Throughout history, gold has captured the imagination – as a glittering symbol of money, sex, power, divine love, or whatever else our hearts desire.
From the Greek myth of the Golden Fleece to Titian’s Danae (in which Jupiter, the king of the gods, appears as a shower of gold), and from the golden objects found in Ancient Egyptian tombs to the quest at the heart of JRR Tolkien’s Lord of the Rings, the precious metal has been mined as subject matter for writers and artists across continents and down millennia.
As we are reminded this week on The Past, gold’s allure is such that it also became the natural choice over many centuries for the creators of important books and documents – as can perhaps most clearly be seen in the rise during the Middle Ages of the exquisite form of manuscript decoration known as ‘illumination’, in which gold leaf was used to ‘light up’ the pages.
In the latest issue of Minerva magazine, the curators of a new exhibition at the British Library trace the extraordinary history of this and other forms of ‘golden writing’, and explain how they brought together 50 spectacular golden manuscripts, showcasing 17 different languages from 20 countries around the world, and ranging in date from around the 5th century AD to the 1920s.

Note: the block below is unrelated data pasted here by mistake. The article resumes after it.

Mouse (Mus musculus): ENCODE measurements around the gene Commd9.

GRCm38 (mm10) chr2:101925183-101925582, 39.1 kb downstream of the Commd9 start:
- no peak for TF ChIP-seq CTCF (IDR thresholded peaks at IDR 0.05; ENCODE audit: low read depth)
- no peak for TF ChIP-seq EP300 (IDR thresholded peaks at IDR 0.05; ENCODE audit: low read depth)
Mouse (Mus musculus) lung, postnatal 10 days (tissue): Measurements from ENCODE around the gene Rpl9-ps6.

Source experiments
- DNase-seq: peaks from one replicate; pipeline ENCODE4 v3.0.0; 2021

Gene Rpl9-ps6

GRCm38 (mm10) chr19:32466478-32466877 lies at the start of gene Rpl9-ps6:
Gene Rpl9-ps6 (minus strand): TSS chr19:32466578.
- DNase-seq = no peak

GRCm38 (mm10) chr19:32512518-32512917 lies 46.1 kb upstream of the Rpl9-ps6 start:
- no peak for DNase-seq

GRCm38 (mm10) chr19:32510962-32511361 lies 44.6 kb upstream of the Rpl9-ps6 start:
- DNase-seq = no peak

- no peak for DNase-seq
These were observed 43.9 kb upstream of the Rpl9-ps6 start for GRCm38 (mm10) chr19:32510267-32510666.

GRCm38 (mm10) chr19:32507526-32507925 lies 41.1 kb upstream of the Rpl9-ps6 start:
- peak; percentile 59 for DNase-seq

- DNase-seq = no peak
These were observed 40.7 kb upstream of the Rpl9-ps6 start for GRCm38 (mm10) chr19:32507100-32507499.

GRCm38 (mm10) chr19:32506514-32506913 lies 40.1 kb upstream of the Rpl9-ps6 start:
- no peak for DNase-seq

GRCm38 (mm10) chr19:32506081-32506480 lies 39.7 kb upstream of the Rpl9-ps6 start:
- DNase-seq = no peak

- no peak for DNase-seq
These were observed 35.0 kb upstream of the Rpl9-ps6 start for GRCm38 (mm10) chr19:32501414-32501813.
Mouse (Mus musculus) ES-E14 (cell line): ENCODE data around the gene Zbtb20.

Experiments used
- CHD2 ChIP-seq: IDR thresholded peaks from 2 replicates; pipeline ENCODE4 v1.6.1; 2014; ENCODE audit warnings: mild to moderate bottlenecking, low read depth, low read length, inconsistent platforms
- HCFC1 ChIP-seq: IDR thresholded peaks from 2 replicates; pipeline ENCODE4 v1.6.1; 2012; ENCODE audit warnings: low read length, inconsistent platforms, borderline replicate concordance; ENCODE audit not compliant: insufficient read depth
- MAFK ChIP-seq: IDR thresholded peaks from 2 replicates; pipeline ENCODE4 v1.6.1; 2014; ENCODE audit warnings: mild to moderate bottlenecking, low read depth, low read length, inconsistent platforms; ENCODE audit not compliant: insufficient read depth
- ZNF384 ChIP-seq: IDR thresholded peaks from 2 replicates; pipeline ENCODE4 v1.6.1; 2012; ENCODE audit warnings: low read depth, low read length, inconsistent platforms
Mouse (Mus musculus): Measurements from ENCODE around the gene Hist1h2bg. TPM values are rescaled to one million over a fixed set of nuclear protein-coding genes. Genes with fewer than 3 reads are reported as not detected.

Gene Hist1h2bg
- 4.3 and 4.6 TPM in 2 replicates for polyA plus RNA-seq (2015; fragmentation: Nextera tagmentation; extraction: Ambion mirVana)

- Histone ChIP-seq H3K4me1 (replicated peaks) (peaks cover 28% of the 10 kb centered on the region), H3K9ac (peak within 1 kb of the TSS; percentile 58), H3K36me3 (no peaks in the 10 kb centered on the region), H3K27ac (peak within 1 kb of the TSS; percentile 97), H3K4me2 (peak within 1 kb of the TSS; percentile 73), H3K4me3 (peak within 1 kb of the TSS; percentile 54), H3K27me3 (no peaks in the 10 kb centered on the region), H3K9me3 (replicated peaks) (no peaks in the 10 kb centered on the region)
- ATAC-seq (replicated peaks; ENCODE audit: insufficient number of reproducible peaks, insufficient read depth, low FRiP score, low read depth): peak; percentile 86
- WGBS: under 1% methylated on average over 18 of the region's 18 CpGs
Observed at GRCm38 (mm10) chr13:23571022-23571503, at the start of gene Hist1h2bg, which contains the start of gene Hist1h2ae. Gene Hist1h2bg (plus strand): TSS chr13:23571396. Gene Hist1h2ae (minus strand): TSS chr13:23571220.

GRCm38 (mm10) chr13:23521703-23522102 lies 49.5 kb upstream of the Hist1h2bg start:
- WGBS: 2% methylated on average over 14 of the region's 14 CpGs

Also this week on The Past, we have been delving into the archives to discover more about the history of manuscripts and writing: we examined the spectacular medieval Hebrew manuscript known as the Rothschild Pentateuch; we looked at how astoundingly intricate works of English embroidery were used to communicate both sacred and secular messages; and we visited the Fitzwilliam Museum, in Cambridge, to study its unique collection of illuminated manuscripts.
And finally, if all that simply whets your appetite, don’t forget to have a go at our latest themed Quiz, which this week is also focused on famous books and manuscripts in history. Good luck, and we hope you enjoy The Past!
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